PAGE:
The foregoing discussion glosses over an important concept—translating the high-level metric of time into the performance of a specific activity, be it on the shop floor or at a stage in the product introduction process. For example, management cannot demand that operators reduce the manufacturing interval on their line. High-level, time-based goals must be translated into the activities that will support those goals. And the responsibility for performing that translation lies with management.
Although it should be obvious from the foregoing discussion that reducing variability reduces costs, it is worth considering an example that dramatically illustrates the point. A manufacturing manager wished to confirm the need for an extremely expensive machine. The factory already possessed one such machine, which was fed by the outputs of two different lines, but its queue time had become unbearably long. Upon investigation, it was discovered that the material handler responsible for moving the product from the two feeder lines to the expensive machine wished to minimize the number of trips that he made. He preferred to transfer the product in large batches rather than moving it as soon as it arrived at the end of the line. Since the expensive machine was already highly utilized, the materials handler's strategy had a devastating effect on the line's performance. By changing the material handler's schedule, the need to spend an additional $1 million was avoided.
Earlier, with regard to the potentially unfortunate consequences of cost reduction in pilot operations, it was suggested that reducing time is always recommended. Such a prescription requires careful interpretation because mindless pursuit of shortened intervals by the addition of excess capacity could lead to higher costs. Until the importance of speed is more widely acknowledged, however, it is excessive zeal in cost-cutting and the neglect of the more fundamental parameter, time, that poses the greater danger to the majority of firms.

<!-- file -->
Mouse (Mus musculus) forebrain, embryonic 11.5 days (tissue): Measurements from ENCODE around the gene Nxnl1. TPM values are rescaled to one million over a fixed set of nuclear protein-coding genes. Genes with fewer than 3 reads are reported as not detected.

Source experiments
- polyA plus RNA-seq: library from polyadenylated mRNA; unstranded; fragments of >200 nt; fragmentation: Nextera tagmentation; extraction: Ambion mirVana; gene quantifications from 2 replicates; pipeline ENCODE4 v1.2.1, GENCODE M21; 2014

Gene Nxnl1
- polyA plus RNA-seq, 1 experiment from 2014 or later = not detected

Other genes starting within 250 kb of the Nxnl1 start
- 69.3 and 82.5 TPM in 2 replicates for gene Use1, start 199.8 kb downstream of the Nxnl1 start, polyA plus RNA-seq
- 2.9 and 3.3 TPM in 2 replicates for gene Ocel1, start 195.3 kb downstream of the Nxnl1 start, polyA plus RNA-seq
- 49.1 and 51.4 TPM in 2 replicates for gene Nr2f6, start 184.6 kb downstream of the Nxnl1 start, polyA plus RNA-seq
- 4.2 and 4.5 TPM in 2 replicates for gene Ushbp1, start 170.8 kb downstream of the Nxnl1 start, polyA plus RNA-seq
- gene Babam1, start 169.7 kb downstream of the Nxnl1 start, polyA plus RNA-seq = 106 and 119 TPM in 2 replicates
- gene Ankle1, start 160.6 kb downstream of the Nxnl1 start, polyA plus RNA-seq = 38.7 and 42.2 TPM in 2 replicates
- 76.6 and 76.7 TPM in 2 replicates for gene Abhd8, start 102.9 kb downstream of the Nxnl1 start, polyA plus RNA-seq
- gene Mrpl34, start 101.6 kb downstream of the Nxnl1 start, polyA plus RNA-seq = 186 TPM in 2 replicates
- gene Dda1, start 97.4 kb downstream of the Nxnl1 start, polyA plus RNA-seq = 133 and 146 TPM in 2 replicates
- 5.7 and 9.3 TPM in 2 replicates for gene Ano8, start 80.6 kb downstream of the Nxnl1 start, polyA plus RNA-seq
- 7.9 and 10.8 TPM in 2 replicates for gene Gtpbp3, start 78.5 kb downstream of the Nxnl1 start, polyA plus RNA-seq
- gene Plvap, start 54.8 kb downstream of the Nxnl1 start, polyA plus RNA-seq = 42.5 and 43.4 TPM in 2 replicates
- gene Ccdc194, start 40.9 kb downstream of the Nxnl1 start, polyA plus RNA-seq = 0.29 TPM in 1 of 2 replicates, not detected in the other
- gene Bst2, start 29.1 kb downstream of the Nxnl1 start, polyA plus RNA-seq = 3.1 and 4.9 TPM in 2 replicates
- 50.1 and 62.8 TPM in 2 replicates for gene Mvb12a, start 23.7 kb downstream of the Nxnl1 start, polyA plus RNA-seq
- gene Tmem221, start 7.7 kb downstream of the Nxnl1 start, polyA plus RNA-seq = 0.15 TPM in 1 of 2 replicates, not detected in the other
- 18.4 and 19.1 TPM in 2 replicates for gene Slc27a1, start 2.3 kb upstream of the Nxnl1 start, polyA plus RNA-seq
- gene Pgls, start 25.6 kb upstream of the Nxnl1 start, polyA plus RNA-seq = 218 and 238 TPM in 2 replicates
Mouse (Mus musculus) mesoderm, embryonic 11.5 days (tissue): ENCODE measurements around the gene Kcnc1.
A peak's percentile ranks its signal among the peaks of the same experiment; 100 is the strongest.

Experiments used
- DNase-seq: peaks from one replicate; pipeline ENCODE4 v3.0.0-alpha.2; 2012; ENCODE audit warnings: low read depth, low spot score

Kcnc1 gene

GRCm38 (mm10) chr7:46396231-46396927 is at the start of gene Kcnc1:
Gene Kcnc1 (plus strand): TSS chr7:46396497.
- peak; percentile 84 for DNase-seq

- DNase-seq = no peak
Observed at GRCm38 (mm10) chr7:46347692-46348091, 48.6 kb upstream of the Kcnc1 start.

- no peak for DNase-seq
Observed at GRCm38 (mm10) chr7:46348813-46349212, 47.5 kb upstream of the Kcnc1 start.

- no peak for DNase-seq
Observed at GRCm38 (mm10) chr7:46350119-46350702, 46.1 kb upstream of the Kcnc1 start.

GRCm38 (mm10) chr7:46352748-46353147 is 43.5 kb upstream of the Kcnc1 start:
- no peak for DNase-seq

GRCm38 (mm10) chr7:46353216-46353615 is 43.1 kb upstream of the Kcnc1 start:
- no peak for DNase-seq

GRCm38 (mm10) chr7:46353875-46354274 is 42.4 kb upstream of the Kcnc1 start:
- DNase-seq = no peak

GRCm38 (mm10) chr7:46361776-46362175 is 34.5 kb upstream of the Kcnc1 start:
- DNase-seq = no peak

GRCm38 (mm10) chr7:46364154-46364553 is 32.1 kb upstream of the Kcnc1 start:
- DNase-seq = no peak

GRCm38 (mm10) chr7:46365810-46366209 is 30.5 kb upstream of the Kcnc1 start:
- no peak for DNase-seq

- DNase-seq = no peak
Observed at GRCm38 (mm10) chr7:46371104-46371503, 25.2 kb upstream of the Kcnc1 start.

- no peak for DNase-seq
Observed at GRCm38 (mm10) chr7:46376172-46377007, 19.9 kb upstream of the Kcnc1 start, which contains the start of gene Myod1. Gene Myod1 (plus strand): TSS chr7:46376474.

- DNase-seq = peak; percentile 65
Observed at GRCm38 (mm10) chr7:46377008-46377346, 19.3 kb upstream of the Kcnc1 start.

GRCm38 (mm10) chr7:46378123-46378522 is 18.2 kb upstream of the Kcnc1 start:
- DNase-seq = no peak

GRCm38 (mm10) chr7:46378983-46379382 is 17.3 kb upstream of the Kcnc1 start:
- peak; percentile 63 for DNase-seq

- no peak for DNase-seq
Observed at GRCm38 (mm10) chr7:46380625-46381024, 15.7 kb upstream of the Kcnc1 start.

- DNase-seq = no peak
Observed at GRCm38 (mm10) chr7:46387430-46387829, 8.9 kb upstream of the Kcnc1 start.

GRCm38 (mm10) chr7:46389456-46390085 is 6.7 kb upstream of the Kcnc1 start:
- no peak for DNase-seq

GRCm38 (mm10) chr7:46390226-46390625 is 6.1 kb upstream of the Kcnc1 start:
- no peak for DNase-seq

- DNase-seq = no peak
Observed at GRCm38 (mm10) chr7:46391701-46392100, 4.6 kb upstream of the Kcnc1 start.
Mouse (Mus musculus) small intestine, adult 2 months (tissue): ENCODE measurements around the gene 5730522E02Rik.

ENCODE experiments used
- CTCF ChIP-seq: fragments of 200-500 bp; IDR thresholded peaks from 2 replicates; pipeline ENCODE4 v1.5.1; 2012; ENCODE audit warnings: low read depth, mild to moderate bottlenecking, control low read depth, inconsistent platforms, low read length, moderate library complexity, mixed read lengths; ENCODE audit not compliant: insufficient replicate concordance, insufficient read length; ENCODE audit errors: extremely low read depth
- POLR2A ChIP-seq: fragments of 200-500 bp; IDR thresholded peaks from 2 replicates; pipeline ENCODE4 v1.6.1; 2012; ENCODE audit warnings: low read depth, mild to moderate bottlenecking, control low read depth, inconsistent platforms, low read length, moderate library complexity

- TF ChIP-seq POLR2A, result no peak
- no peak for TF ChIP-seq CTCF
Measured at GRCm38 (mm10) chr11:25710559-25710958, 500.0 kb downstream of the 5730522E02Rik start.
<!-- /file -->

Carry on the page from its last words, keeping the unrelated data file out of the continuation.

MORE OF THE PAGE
The discussion in this and the previous section demonstrates that time, as a primary metric, is the ultimate detector of inefficiencies in an overall
system. It quickly uncovers flawed performance. For example, if the time that elapses between placement of a customer's order and receipt of payment is much longer than the manufacturing interval, the overall system is clearly inefficient. Even on the factory floor, high first-pass yields—a favorite measure of overall performance—may lull us into complacency. A far better measure is the manufacturing interval or the ratio of value-added process time to the manufacturing interval. The latter allows one to determine how close the process is to reaching the theoretically minimum time.
APPLYING THE LESSONS LEARNED IN MANUFACTURING
In the opening section we observed that the nonmanufacturing systems such as product introduction bear an important similarity to the shop floor. Since more sophisticated approaches such as queueing analysis or simulation have been applied primarily in the manufacturing environment, are there less obvious concepts that can be ported from the factory floor? The answer, of course, is yes.
Perhaps the most important lesson is that these nonmanufacturing environments should be conceived, at least qualitatively, as systems through which entities should flow rapidly. One area in which firms often economize is pilot production. In light of the arguments presented here, that may be a false economy.
We may also draw a few additional lessons. Just as flow through a manufacturing line is facilitated by small lot sizes, so speed in product development can be achieved by aiming for small increments in product capability and introducing these often (Gomory and Schmitt, 1988). Whether or not they draw the analogy with lot sizing, Japanese manufacturers have skillfully applied this concept, particularly in consumer products. On the factory floor, performance is enhanced by organizing manufacturing into focused factories. In product development, the analogous response is the establishment of cross-functional teams. In an ideal line, product, once started, flows automatically and requires no scheduling. To achieve rapid product introduction, the design should move ahead once the specifications are frozen; there should be no reopening of specifications. Also, just as short manufacturing intervals are facilitated by total quality control, so rapid product introduction depends on the quality of underlying processes.
Finally, just as engineers are essential to just-in-time and total quality improvements on the shop floor, so are they essential to engineering the other systems. In fact, we are now seeing the birth of a new branch of engineering—an offshoot of industrial engineering —that we might call industrial operations engineering.